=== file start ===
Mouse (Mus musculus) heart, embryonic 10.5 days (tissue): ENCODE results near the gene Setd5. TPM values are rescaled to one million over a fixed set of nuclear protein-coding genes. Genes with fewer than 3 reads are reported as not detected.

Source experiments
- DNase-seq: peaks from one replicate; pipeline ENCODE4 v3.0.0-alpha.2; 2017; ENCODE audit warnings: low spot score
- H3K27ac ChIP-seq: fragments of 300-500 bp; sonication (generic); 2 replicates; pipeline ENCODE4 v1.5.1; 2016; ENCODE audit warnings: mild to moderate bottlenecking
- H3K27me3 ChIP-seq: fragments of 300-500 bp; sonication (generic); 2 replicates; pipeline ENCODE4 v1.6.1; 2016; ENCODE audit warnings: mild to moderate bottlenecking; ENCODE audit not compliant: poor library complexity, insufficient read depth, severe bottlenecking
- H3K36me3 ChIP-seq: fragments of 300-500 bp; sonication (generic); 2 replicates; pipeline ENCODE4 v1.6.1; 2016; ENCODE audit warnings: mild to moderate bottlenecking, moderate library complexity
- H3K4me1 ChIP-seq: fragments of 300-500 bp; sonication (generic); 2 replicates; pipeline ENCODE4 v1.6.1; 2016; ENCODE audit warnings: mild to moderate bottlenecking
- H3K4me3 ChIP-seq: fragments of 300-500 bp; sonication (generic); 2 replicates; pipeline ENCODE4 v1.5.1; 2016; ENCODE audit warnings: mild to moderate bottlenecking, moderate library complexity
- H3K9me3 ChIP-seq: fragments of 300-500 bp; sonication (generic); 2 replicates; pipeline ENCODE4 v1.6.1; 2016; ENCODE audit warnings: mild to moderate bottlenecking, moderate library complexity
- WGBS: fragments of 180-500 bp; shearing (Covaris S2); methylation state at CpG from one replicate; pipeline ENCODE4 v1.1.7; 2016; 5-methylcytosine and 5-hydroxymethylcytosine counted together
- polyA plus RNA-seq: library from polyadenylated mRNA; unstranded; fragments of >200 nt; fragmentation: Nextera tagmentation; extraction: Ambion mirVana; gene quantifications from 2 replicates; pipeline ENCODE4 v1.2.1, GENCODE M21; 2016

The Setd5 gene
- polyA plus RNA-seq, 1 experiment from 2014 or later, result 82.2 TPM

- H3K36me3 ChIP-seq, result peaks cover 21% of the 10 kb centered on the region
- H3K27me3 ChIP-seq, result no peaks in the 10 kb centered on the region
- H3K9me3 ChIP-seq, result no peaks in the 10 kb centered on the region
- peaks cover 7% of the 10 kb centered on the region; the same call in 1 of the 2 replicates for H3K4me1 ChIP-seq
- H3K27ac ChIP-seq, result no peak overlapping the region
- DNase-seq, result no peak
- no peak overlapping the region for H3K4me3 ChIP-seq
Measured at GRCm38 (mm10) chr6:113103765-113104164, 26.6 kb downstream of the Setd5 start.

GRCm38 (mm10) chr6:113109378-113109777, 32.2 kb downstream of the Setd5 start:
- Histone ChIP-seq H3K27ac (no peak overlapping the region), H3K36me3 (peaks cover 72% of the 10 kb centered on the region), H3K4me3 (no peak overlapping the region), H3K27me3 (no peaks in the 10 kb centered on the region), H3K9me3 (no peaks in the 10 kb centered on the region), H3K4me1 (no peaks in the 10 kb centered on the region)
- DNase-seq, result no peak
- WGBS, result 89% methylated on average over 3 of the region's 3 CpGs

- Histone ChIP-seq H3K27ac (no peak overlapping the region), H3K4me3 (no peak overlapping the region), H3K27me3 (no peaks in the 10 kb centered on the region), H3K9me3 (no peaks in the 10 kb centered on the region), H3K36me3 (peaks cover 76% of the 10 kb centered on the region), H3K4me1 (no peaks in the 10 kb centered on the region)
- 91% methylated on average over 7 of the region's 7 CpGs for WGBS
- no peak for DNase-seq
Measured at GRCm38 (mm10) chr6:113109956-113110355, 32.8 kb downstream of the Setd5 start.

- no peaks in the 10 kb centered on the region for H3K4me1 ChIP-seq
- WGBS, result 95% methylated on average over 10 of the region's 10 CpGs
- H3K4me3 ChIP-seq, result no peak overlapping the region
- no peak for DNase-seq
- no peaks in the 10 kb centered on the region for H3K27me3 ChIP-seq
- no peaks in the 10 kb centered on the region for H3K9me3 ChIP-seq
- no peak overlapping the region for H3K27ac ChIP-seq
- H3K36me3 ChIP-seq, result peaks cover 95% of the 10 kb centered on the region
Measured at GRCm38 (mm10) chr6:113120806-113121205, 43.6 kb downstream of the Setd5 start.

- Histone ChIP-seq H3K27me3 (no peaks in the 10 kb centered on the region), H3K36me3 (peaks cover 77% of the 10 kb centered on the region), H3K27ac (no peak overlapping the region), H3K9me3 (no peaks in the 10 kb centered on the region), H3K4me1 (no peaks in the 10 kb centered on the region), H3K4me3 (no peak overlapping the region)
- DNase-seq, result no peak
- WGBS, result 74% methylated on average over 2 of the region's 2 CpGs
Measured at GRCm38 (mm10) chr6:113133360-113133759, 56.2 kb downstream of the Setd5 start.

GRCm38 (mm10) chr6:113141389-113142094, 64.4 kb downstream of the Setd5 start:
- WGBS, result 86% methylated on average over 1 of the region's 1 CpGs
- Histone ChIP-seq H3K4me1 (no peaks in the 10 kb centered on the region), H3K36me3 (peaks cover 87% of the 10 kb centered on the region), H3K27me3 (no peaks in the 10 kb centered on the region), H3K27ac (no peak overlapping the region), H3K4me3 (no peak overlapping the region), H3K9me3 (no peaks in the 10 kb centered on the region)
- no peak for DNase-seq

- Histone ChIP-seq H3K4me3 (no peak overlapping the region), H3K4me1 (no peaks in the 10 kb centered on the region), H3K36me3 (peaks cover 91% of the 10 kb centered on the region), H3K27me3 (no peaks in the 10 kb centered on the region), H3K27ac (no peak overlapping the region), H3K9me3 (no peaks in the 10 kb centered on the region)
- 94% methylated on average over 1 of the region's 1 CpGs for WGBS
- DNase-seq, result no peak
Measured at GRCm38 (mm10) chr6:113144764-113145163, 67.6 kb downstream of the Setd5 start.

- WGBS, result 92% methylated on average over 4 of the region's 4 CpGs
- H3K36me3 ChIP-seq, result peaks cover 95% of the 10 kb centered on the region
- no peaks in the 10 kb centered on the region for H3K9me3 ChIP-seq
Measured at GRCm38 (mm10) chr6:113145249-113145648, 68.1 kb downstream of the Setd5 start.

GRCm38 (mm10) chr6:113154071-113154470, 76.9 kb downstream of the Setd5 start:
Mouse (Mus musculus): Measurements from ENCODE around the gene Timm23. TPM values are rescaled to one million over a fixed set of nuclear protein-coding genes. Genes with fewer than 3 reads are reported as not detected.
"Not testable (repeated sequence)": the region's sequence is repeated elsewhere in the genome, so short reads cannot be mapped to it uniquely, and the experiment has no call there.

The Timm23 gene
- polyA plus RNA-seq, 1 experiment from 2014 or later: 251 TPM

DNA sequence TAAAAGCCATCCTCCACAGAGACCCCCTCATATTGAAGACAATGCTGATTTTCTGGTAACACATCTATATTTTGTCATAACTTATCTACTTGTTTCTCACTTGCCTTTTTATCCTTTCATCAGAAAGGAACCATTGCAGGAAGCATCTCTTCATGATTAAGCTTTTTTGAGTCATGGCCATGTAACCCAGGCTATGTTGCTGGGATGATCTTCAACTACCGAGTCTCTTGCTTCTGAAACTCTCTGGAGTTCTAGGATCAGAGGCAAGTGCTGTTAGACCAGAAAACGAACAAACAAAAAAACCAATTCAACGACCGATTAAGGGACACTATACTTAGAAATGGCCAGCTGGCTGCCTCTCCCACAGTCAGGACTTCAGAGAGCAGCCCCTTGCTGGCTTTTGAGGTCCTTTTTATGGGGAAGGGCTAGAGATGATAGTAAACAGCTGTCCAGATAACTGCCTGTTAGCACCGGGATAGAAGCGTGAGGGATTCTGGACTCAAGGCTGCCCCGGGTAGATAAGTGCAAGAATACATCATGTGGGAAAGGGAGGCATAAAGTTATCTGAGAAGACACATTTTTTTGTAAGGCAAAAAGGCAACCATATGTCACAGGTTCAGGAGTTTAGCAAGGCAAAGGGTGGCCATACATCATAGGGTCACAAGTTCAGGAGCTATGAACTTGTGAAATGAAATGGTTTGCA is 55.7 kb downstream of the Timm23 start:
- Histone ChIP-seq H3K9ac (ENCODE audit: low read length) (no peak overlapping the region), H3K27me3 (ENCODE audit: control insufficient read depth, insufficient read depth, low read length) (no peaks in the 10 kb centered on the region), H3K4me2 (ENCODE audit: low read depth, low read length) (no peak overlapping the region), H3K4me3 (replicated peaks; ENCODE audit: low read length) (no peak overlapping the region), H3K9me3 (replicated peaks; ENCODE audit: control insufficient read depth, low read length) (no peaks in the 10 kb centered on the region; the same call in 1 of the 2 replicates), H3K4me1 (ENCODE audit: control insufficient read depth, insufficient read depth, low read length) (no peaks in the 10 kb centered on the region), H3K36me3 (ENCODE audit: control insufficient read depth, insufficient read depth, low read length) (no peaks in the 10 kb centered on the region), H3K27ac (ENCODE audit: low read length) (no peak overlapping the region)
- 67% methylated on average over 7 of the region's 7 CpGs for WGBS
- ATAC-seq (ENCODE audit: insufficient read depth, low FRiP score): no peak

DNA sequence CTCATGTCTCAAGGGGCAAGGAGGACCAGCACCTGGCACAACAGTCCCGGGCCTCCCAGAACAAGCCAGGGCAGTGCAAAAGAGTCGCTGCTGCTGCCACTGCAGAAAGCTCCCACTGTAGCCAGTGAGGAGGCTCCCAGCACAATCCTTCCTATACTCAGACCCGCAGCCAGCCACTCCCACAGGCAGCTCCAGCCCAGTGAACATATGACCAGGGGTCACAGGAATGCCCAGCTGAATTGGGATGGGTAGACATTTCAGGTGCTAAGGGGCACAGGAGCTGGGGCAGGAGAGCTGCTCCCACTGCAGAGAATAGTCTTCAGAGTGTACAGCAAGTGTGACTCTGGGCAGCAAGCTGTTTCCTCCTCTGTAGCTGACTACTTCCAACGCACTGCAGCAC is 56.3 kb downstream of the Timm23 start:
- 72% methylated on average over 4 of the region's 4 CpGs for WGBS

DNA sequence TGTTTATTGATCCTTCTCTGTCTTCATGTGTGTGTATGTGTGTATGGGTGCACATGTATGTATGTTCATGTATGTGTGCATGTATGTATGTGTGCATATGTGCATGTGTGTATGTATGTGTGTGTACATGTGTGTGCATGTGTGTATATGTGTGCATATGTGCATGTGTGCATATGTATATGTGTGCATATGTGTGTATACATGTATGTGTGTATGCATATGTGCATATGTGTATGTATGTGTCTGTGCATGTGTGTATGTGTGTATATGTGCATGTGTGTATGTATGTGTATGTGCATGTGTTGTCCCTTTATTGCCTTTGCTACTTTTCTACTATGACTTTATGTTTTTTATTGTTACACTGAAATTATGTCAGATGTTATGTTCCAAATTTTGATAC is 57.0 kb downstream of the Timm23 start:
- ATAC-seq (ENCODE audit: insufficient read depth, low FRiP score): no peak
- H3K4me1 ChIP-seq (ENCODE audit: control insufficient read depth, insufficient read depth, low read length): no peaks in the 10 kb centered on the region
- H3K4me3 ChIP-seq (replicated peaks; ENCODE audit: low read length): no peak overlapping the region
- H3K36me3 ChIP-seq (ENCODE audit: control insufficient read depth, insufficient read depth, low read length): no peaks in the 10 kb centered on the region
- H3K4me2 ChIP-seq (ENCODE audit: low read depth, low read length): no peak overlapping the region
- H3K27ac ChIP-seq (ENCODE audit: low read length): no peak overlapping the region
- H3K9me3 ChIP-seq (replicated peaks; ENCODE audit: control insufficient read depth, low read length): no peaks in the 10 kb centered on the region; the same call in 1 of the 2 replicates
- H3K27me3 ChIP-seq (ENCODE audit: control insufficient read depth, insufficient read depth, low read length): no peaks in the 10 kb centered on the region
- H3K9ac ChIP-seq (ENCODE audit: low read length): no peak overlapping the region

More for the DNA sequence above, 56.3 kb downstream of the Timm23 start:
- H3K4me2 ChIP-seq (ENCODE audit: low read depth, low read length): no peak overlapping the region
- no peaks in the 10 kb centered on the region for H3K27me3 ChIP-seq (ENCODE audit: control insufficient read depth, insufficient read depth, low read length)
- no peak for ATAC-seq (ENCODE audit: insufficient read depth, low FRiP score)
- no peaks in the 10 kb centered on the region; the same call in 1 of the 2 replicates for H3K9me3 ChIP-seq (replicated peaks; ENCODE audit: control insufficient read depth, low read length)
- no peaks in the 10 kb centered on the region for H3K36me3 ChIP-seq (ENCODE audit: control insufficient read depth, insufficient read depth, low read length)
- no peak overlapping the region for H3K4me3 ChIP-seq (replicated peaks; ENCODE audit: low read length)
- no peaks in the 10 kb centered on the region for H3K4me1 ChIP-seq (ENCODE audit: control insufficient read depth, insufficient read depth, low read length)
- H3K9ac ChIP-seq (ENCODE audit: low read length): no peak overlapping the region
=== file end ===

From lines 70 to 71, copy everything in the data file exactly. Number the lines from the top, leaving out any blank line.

- H3K36me3 ChIP-seq (ENCODE audit: control insufficient read depth, insufficient read depth, low read length): no peaks in the 10 kb centered on the region
- H3K4me2 ChIP-seq (ENCODE audit: low read depth, low read length): no peak overlapping the region